Sharon Contreras / Guilford County, NC: “In Guilford County, we are transforming our campuses so that every child has access to a great school close to home. It’s an essential component of our strategic plan, and our community is engaging in important discussions about equity for all students. Chiefs for Change is leading similar conversations at the national level, and I am excited to support this critical work.”

Donald Fennoy / Palm Beach County, FL: “I have pledged to the Palm Beach community that our district will be a model for equity and for leading with dignity and respect. I have learned a tremendous amount from Dr. Avossa and the members of Chiefs for Change. They have served as my mentors. I am honored to join them and to be a part of this extraordinary group.” 

Scott Muri / Spring Branch ISD, TX: “Chiefs for Change is a group of state and district leaders with fresh, out-of-the-box thinking about how to create schools that personalize learning. Much like our work in Spring Branch ISD, the members are developing new approaches that center around students’ unique skills, interests, and learning styles. With the Every Student Succeeds Act providing greater opportunities for innovation, this is an exciting time for us to share ideas and design entirely new instructional models.”

All Chiefs for Change Members

  • Malika Anderson: Former Superintendent of the Achievement School District, Tennessee
  • Katy Anthes: Commissioner of Education, Colorado
  • Robert Avossa: Former Superintendent of The School District of Palm Beach County, Florida
  • Desmond K. Blackburn: Superintendent of Brevard County Schools, Florida
  • Tom Boasberg: Superintendent of Denver Public Schools, Colorado
  • Steve Canavero: Superintendent of Public Instruction, Nevada
  • Emmanuel Caulk: Superintendent of Fayette County Schools, Kentucky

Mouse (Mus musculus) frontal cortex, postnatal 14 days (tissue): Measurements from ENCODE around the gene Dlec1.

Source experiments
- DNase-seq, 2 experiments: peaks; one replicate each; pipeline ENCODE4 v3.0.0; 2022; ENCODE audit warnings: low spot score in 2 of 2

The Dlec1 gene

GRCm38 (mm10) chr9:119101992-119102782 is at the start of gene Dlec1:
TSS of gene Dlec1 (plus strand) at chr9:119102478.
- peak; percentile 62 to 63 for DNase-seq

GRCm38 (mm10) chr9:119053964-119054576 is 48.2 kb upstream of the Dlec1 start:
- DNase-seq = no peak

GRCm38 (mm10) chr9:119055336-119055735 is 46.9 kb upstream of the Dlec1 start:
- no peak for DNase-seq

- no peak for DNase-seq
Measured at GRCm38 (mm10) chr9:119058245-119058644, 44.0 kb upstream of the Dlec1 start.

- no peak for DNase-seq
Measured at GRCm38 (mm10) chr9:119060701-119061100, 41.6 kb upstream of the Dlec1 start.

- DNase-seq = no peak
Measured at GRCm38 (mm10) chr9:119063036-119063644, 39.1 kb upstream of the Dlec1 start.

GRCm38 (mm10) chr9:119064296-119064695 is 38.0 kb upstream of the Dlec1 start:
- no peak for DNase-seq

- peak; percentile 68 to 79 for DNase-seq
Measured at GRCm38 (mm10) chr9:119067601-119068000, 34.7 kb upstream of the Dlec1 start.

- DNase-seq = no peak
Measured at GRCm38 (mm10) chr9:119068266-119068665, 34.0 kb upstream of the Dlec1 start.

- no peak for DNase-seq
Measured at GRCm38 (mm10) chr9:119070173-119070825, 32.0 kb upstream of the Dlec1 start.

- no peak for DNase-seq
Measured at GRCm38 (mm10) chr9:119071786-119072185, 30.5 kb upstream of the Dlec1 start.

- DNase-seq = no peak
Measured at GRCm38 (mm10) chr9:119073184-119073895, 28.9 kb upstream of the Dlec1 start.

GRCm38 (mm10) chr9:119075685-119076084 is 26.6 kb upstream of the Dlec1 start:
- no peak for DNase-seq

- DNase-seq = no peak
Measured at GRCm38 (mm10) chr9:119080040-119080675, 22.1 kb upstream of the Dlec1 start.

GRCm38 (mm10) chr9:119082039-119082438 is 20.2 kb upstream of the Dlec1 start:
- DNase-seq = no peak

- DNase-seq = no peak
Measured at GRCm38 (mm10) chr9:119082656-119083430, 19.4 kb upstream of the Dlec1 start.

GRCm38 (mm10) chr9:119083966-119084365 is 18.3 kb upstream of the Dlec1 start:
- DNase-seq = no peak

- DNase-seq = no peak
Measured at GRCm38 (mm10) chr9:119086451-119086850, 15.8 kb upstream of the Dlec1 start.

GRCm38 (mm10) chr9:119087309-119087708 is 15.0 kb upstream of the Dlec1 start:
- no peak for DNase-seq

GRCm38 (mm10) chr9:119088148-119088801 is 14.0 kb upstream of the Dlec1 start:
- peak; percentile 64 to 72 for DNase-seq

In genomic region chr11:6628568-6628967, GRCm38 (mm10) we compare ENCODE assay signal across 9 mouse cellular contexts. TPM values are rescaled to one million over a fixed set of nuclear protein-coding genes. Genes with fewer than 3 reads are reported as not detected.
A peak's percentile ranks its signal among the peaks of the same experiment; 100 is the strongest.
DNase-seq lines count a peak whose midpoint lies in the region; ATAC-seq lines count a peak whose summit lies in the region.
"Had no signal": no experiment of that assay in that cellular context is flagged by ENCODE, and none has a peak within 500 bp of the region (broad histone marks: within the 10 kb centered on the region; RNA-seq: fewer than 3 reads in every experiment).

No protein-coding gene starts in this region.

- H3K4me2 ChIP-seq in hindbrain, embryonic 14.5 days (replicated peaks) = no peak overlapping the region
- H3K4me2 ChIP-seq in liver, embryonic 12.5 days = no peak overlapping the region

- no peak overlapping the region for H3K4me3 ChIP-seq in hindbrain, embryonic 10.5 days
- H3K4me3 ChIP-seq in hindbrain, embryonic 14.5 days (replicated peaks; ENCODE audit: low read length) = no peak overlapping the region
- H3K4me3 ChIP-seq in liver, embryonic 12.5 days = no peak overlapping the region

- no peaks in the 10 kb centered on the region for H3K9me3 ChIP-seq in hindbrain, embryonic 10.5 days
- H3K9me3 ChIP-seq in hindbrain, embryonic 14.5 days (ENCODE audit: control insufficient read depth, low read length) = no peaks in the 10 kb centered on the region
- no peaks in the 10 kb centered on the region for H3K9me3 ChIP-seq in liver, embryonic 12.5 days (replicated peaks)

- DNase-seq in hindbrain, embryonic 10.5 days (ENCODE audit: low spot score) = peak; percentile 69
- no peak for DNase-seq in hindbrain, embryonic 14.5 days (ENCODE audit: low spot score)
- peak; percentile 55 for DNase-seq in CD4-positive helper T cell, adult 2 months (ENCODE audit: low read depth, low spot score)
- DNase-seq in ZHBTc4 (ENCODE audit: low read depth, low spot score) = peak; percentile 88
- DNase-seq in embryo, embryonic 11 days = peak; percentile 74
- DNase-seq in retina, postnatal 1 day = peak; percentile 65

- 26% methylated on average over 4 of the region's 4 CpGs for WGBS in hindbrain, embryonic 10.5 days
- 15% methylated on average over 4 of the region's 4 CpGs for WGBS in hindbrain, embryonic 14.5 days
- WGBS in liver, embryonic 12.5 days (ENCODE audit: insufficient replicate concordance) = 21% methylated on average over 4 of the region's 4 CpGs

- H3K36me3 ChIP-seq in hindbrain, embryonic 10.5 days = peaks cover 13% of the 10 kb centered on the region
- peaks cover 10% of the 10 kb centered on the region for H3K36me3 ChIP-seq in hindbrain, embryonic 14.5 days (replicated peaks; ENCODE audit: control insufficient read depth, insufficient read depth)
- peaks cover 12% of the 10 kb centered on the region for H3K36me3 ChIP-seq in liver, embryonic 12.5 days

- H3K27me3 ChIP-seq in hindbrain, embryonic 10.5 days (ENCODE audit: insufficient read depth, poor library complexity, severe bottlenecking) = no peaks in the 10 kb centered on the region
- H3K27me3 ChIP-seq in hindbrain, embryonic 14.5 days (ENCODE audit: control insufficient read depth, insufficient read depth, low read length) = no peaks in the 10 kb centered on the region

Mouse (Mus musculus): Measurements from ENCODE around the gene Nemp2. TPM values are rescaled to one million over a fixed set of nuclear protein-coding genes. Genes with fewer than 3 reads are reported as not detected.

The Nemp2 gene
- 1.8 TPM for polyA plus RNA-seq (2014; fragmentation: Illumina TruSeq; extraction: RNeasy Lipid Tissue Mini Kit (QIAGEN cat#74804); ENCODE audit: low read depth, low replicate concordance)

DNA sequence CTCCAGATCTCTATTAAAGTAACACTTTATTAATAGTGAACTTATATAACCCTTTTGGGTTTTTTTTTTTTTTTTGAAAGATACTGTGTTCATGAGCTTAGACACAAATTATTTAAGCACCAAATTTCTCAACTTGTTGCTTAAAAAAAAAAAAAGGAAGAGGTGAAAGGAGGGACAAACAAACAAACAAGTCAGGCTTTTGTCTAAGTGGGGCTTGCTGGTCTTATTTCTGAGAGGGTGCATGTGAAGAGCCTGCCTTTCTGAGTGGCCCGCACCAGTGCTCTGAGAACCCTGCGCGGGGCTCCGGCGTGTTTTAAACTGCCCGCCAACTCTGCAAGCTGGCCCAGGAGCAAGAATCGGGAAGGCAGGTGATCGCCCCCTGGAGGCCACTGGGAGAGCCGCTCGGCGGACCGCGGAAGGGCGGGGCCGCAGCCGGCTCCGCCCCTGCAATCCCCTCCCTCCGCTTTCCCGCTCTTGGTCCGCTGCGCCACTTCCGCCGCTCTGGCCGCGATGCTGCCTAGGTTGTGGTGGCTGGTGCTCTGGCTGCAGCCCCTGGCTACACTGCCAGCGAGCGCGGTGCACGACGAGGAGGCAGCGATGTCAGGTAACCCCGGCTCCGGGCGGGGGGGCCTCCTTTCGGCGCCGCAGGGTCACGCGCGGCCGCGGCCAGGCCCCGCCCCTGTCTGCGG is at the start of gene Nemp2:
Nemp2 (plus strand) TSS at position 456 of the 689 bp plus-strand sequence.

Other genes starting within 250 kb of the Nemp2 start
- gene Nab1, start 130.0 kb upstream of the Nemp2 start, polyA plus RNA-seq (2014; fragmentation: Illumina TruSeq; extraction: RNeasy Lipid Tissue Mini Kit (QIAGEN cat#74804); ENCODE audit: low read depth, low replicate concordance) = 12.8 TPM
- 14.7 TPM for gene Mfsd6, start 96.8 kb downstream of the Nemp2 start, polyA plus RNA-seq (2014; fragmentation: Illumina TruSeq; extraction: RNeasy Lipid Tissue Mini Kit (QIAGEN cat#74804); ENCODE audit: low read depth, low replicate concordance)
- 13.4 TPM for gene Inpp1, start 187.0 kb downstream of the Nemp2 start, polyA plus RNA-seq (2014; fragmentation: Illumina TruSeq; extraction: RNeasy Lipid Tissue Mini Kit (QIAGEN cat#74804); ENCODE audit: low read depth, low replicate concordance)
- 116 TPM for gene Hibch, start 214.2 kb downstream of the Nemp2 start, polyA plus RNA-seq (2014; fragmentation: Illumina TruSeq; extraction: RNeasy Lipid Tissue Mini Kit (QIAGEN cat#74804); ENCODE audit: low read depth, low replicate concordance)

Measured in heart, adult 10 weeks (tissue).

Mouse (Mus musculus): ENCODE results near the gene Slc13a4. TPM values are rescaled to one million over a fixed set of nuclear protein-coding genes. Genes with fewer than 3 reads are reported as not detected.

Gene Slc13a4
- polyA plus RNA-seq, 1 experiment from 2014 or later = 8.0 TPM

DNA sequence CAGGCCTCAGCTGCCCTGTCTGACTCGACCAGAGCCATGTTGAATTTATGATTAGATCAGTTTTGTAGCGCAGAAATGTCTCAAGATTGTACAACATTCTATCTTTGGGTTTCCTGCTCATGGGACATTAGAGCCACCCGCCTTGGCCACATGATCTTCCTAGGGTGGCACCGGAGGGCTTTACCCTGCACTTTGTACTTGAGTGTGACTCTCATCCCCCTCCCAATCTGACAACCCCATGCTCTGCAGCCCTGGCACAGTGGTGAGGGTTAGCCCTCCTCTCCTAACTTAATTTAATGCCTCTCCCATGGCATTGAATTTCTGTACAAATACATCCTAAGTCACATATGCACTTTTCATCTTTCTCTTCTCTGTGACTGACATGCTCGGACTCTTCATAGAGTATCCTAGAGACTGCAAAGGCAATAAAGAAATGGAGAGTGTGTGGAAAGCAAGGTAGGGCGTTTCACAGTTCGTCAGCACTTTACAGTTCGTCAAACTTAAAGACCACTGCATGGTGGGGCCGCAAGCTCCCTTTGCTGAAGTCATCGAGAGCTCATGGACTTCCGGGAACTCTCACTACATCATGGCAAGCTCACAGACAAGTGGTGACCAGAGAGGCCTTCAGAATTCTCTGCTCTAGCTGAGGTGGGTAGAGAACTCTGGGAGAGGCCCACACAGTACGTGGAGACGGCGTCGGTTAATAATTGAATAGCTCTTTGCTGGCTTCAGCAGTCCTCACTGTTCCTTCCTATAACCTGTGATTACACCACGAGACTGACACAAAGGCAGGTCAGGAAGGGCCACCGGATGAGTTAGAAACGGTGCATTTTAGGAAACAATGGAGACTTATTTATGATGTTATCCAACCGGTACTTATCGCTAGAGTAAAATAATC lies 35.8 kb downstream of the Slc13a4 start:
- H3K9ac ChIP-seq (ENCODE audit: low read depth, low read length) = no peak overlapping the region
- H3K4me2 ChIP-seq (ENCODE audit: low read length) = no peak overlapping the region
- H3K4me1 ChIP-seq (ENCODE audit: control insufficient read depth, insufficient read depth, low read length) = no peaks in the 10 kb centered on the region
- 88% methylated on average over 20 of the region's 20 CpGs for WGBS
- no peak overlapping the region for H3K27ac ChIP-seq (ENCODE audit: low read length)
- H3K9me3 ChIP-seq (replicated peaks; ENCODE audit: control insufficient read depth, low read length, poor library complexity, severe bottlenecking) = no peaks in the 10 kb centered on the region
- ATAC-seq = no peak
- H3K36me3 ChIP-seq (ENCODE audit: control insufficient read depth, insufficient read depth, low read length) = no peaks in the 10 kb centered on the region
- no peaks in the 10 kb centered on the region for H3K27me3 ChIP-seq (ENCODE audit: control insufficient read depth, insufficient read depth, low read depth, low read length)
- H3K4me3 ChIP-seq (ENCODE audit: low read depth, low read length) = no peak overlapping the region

• Christopher D. Cerf: Former Superintendent of Newark Public Schools, New Jersey
  • Tommy Chang: Superintendent of Boston Public Schools, Massachusetts
  • Veronica Conforme: Former Chancellor of the Education Achievement Authority, Michigan
  • Sharon Contreras: Superintendent of Schools in Guilford County, North Carolina
  • Paolo DeMaria: Superintendent of Public Instruction, Ohio
  • Lewis D. Ferebee: Superintendent of Indianapolis Public Schools, Indiana
  • Donald Fennoy: Superintendent of The School District of Palm Beach County, Florida
  • Deborah A. Gist: Superintendent of Tulsa Public Schools, Oklahoma
  • William R. Hite, Jr.: Superintendent of The School District of Philadelphia, Pennsylvania
  • Barbara Jenkins: Superintendent of Orange County Public Schools, Florida
  • Hanseul Kang: State Superintendent of Education, District of Columbia
  • Christina M. Kishimoto: Superintendent, Hawaii
  • Pedro Martinez: Superintendent of San Antonio Independent School District, Texas
  • Candice McQueen: Commissioner of Education, Tennessee
  • Scott Muri: Superintendent of Spring Branch Independent School District, Texas
  • Kunjan Narechania: CEO of the Recovery School District, Louisiana
  • Paymon Rouhanifard: Superintendent of Camden City School District, New Jersey
  • Robert W. Runcie: Superintendent of Broward County Schools, Florida
  • Christopher Ruszkowski: Secretary-Designate of Education, New Mexico
  • Sonja Santelises: CEO of Baltimore City Public Schools, Maryland
  • Hanna Skandera: Former Secretary of Education, New Mexico
  • John White: State Superintendent of Education, Louisiana
  • Antwan Wilson: Former Chancellor of DC Public Schools, District of Columbia
  • Carey M. Wright: State Superintendent of Education, Mississippi

Members of Chiefs for Change may remain in membership for up to 18 months after they have left their posts as state or district Chiefs. View a map of all members here.


About Chiefs for Change

Chiefs for Change is a nonprofit, bipartisan network of diverse state and district education Chiefs dedicated to preparing all students for today’s world and tomorrow’s through deeply committed leadership. Chiefs for Change advocates for policies and practices that are making a difference today for students, and builds a pipeline of talented, diverse Future Chiefs ready to lead major school systems.